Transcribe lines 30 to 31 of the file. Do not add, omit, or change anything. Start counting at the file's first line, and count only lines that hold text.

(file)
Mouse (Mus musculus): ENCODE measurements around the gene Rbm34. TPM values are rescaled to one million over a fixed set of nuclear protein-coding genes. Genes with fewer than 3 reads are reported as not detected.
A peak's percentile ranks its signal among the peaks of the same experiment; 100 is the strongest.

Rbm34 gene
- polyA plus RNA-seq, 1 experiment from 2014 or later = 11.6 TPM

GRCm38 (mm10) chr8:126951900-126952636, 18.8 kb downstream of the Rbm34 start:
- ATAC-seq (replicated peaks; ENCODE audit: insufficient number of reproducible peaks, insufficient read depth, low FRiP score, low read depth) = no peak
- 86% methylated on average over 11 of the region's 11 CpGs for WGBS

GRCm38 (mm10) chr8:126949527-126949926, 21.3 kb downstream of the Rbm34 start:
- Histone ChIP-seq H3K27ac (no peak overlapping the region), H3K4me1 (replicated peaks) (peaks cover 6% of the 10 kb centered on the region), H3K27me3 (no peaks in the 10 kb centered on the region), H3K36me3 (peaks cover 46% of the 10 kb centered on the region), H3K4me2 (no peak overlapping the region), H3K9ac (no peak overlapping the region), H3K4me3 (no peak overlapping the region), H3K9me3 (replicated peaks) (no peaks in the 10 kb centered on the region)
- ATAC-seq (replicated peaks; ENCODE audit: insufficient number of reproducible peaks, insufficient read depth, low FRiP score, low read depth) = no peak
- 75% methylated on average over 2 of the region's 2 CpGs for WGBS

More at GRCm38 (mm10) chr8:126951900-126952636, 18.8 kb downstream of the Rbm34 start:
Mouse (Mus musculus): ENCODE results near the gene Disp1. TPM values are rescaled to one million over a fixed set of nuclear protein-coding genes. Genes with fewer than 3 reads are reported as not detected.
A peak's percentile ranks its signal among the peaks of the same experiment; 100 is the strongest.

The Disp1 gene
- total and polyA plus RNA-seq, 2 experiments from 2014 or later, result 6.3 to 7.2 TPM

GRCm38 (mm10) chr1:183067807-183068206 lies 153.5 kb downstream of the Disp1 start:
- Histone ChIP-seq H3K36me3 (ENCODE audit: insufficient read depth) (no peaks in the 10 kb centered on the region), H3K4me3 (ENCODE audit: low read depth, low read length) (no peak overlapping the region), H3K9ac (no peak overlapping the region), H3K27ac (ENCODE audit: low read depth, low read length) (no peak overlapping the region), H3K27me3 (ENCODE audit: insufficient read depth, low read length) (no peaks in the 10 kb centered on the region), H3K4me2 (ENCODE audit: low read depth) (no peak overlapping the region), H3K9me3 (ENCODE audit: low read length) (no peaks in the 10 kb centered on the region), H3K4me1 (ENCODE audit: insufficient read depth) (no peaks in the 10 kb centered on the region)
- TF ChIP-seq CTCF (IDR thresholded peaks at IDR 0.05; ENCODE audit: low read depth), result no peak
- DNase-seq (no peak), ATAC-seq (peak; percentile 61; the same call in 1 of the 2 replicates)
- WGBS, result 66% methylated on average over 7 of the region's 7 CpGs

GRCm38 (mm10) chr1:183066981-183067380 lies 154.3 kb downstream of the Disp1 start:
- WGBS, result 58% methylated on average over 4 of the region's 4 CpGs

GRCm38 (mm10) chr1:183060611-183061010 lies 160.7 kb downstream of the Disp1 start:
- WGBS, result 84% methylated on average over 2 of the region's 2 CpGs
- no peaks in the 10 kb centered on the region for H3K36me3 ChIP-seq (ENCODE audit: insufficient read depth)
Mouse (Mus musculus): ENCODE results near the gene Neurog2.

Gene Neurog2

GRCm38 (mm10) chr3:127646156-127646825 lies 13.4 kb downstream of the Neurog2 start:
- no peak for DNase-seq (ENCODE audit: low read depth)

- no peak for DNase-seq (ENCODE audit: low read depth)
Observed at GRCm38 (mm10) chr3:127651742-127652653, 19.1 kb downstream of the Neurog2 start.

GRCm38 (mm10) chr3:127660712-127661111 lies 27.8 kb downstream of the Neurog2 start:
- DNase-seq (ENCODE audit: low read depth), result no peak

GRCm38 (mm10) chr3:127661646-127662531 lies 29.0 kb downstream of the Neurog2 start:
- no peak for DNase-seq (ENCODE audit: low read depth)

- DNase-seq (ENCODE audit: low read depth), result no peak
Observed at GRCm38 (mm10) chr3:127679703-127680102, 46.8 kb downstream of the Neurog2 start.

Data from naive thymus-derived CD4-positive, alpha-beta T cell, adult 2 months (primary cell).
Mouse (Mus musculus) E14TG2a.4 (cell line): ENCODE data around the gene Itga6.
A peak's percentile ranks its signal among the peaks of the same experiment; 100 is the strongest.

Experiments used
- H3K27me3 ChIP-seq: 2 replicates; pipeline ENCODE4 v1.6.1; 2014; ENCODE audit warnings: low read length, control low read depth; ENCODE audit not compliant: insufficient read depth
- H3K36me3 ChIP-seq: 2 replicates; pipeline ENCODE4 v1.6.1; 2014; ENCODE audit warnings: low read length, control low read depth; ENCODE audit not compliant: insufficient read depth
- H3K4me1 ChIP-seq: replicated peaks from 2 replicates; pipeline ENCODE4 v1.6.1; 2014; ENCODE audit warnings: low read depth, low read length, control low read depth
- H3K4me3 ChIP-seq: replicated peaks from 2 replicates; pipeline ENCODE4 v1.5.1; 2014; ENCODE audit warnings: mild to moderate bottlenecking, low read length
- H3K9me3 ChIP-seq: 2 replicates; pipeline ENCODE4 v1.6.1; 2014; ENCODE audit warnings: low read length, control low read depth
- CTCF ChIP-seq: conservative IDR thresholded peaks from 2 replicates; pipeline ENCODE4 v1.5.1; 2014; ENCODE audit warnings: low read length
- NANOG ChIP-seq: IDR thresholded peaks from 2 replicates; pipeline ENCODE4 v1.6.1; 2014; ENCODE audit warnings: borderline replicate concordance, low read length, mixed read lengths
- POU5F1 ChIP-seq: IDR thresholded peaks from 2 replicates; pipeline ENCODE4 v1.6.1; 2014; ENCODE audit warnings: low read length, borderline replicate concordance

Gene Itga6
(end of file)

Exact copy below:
- no peak for DNase-seq (ENCODE audit: low read depth)

- no peak for DNase-seq (ENCODE audit: low read depth)